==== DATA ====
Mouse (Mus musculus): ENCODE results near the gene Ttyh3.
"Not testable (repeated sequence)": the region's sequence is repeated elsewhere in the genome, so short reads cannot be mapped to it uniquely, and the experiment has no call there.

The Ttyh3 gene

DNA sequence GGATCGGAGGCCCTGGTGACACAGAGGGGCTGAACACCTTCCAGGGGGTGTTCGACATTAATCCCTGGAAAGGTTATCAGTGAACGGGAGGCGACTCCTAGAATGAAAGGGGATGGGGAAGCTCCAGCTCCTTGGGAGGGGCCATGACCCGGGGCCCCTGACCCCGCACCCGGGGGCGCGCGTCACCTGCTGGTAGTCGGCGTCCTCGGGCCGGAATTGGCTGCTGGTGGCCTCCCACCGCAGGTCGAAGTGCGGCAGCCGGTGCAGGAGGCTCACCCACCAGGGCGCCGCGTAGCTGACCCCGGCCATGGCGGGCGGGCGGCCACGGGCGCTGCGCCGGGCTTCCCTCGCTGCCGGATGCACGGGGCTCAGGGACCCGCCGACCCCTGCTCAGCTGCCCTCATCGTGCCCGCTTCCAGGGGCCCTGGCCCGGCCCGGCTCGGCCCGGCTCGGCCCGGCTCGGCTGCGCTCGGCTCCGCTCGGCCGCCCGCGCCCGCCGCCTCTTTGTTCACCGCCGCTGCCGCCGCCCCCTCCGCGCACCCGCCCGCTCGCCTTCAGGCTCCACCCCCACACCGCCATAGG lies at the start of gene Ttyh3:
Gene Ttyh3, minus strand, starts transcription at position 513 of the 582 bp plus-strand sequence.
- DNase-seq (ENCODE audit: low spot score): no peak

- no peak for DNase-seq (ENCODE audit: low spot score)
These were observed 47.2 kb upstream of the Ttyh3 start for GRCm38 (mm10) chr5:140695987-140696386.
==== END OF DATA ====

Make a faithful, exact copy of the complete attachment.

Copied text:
Mouse (Mus musculus): ENCODE results near the gene Ttyh3.
"Not testable (repeated sequence)": the region's sequence is repeated elsewhere in the genome, so short reads cannot be mapped to it uniquely, and the experiment has no call there.

The Ttyh3 gene

DNA sequence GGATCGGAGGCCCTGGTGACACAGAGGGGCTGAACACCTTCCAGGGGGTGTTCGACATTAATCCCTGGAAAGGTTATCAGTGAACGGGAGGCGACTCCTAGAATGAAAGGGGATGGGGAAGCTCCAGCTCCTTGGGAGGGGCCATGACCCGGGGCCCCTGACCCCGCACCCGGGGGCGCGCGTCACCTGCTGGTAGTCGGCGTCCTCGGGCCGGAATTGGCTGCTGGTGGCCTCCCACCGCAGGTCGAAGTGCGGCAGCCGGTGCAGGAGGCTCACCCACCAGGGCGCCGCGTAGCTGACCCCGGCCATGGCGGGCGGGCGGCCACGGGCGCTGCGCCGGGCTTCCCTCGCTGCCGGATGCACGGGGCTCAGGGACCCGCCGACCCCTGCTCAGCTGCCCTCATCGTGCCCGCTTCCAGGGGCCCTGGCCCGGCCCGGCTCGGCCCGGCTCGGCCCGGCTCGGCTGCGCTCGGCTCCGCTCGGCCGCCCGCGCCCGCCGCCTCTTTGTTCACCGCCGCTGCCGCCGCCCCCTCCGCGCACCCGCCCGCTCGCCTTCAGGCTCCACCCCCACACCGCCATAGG lies at the start of gene Ttyh3:
Gene Ttyh3, minus strand, starts transcription at position 513 of the 582 bp plus-strand sequence.
- DNase-seq (ENCODE audit: low spot score): no peak

- no peak for DNase-seq (ENCODE audit: low spot score)
These were observed 47.2 kb upstream of the Ttyh3 start for GRCm38 (mm10) chr5:140695987-140696386.